The hand-cut chicken “tendies” tap the same idea as that luscious fried breast, but they’re obviously boneless—and colossal. Deep-fried “caulinuggets” offer a fun veggie alternative to the chicken, and the fried catfish is solid. Our pretty honkin’ huge portion of beer-battered fries vanished before we could even really consider what we were eating or what the cooks did to make them so good. You want to dip them in the housemade dill-forward ranch dressing, so get some of that. Cookie’s does waffle fries too, which I regret not ordering but will make a point to pick up next time because you just know.
It’s all reasonably priced, too. “You can feed a family of four at my place for fifty bucks,” Chandler told me. “Ten pieces of chicken, three pounds of sides. I think that’s pretty good these days, don’t you?”
So far, Chandler’s success has only seemed to snowball. Earlier this month, Cookie’s Coastal, an outpost in the tiny community of Seabrook on the Washington State peninsula, saw its grand debut. Meanwhile, on a summer Saturday afternoon, the flagship store on King Street was chockablock with people, and there wasn’t even a game that night. And even though he has a permanent kitchen now, he still can’t resist a collab. Lately, he’s been focused on returning the early pop-up karma, spotlighting a different local bakery in his Sunday brunch menu every week. Recent examples include Sweet Nothings, Zylberschtein’s, the London Plane, and Boot Scootin Bread.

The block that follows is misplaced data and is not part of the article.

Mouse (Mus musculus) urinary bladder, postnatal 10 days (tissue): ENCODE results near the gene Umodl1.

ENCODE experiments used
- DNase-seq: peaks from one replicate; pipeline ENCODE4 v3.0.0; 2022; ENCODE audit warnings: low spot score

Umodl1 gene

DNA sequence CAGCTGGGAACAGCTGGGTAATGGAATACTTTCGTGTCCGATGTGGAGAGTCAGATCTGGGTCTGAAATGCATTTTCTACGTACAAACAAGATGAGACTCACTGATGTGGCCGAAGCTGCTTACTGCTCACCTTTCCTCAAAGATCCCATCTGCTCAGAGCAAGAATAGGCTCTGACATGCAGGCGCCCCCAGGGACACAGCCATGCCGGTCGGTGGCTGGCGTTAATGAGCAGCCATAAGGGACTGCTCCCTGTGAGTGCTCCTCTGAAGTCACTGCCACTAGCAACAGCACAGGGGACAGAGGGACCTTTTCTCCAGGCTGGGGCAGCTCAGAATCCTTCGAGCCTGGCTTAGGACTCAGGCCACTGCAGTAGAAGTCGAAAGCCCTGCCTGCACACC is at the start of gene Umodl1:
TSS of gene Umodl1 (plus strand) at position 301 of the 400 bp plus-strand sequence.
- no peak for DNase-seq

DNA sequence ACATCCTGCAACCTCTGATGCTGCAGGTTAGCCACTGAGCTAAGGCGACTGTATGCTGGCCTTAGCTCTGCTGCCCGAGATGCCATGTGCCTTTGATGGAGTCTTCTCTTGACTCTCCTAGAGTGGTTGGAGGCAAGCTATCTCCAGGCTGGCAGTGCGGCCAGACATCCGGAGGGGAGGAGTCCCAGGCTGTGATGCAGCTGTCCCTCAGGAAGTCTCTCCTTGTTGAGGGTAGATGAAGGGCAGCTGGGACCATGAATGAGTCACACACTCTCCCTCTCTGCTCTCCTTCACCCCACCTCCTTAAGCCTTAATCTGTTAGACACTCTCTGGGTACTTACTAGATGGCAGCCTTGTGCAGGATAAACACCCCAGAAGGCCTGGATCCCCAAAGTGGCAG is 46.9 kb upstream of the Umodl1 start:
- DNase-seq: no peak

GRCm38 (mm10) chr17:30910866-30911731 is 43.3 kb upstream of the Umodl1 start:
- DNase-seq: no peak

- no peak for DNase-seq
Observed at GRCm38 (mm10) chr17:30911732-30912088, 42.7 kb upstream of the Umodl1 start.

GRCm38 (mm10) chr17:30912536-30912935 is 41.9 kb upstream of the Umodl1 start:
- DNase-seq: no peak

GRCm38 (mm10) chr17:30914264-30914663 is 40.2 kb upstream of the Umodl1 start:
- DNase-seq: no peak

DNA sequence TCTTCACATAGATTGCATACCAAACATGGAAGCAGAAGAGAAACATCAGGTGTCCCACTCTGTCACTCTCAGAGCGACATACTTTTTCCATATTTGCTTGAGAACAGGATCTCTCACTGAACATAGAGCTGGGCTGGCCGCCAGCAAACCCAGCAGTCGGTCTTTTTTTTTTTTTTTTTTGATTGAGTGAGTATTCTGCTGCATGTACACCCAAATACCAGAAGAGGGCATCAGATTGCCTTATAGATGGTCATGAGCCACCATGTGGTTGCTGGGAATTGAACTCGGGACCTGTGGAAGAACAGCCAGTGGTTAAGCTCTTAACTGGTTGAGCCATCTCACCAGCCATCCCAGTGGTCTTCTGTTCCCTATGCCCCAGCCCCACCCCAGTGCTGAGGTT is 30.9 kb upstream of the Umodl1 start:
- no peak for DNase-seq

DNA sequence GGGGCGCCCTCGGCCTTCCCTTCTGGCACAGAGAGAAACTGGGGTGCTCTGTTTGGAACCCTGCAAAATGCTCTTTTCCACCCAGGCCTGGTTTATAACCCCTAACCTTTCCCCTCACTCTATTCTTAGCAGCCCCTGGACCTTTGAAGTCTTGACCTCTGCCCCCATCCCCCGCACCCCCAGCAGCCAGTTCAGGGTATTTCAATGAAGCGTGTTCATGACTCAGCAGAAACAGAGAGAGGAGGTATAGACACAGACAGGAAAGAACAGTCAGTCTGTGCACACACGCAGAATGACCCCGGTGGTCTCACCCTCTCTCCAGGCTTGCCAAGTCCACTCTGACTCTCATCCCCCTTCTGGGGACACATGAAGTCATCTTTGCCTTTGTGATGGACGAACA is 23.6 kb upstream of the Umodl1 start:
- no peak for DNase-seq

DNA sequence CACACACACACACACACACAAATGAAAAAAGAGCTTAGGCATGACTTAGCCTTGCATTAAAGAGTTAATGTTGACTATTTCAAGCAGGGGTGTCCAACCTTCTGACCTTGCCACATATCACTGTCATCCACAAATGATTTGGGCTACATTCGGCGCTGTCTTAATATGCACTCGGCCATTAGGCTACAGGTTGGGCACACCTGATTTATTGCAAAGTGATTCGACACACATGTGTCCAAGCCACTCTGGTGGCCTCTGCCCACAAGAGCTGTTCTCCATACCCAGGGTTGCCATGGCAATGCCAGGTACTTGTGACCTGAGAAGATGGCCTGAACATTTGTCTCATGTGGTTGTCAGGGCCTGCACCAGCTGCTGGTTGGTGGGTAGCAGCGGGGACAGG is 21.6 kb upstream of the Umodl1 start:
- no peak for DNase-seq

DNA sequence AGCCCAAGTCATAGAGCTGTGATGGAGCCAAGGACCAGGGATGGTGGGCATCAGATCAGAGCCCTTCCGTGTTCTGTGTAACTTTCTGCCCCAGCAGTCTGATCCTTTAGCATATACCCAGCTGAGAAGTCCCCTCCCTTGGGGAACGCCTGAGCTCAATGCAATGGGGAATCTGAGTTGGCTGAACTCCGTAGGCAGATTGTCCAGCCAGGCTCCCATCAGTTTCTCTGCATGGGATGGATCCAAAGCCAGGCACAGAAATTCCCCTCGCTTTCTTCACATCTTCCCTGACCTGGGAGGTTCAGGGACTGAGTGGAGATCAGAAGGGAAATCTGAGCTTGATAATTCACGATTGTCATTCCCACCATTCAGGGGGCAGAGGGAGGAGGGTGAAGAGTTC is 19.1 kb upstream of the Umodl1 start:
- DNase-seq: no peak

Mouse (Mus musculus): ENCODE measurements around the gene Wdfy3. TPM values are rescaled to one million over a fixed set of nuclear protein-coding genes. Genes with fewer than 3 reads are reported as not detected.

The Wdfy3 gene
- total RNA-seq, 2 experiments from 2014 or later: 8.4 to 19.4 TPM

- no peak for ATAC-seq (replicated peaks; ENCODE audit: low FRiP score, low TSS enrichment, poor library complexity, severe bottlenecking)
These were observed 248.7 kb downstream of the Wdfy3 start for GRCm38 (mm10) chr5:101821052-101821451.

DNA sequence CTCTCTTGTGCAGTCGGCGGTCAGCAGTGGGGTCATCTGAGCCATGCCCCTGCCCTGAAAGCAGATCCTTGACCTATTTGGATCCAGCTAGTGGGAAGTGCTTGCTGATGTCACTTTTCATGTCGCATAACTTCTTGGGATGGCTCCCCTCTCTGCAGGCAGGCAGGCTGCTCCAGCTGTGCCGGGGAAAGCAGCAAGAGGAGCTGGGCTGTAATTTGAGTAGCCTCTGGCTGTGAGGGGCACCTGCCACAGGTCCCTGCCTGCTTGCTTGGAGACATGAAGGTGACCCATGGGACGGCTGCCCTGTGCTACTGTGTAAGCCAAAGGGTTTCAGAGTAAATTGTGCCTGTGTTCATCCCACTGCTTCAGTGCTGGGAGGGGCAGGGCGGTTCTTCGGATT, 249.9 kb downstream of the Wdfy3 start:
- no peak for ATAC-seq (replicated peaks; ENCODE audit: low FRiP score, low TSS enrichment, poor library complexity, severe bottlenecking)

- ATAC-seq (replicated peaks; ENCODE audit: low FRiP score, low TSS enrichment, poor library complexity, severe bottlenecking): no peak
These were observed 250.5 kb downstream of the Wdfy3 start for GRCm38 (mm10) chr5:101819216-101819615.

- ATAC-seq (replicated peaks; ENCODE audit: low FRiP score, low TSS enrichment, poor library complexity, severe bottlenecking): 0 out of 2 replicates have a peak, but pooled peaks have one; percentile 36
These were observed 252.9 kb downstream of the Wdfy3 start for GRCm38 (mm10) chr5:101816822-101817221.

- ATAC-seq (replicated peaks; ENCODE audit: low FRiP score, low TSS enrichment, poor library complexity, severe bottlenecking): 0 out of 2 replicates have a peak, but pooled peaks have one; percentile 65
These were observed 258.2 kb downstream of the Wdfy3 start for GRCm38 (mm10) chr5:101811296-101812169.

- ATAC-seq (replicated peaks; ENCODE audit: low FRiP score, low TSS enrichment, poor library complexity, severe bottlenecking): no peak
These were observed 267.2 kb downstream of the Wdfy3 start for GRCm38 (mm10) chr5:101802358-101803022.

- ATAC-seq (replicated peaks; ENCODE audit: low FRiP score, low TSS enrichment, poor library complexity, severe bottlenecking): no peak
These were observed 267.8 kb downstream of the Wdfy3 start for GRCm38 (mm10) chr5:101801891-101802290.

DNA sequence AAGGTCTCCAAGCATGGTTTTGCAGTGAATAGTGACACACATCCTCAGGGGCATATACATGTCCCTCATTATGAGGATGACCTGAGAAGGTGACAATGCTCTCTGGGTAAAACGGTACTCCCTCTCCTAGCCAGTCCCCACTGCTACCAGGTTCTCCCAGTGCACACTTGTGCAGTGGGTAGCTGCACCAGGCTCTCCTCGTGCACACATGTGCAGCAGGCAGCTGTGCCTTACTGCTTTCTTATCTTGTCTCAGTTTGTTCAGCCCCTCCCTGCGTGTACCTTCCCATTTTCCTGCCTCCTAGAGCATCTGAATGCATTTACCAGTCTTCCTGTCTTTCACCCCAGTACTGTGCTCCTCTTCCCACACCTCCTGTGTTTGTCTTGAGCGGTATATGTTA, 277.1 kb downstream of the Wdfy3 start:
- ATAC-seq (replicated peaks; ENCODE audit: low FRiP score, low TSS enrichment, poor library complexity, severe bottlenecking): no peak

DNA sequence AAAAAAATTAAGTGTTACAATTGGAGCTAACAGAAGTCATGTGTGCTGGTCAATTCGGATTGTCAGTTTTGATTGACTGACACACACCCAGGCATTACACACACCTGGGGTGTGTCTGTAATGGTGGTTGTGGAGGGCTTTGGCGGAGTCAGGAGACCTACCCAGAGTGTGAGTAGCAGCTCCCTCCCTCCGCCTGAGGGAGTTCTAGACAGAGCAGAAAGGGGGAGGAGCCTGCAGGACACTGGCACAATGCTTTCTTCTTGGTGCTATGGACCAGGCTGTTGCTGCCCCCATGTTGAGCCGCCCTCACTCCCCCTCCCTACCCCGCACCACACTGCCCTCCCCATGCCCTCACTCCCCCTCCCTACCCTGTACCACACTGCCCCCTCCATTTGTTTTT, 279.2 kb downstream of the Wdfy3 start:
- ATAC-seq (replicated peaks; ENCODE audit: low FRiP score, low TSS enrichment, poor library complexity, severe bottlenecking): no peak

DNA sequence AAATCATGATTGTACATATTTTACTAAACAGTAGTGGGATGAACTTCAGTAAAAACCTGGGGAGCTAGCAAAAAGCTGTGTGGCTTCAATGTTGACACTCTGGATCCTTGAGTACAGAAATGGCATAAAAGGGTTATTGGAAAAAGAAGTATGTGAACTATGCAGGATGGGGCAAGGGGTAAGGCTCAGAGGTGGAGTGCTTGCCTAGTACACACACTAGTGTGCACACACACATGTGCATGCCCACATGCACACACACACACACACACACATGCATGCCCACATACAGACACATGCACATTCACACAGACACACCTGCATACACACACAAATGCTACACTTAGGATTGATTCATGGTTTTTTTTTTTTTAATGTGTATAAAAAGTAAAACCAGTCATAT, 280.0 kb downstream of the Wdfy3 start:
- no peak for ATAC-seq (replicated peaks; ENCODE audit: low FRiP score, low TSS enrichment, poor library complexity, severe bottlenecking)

Cookie’s is still popping up as well, and will continue to do so for the foreseeable future. On that one gruesomely hot weekend in late June, they showed up at Great Notion Brewing in Ballard, selling (out) tendies and sandos and watermelon salad in the excruciating heat. Other recent cameos included shops at Shelter, Mean Sandwich, Good Day Donuts, and Bootleg BBQ.
“Those are our roots,” Chandler says. “We’ve always been really excited about any possible opportunity to cross-pollinate and help others. I just literally want to feed everyone.”
Cookie’s Country Chicken
121 S King Street
Seattle Wa 98104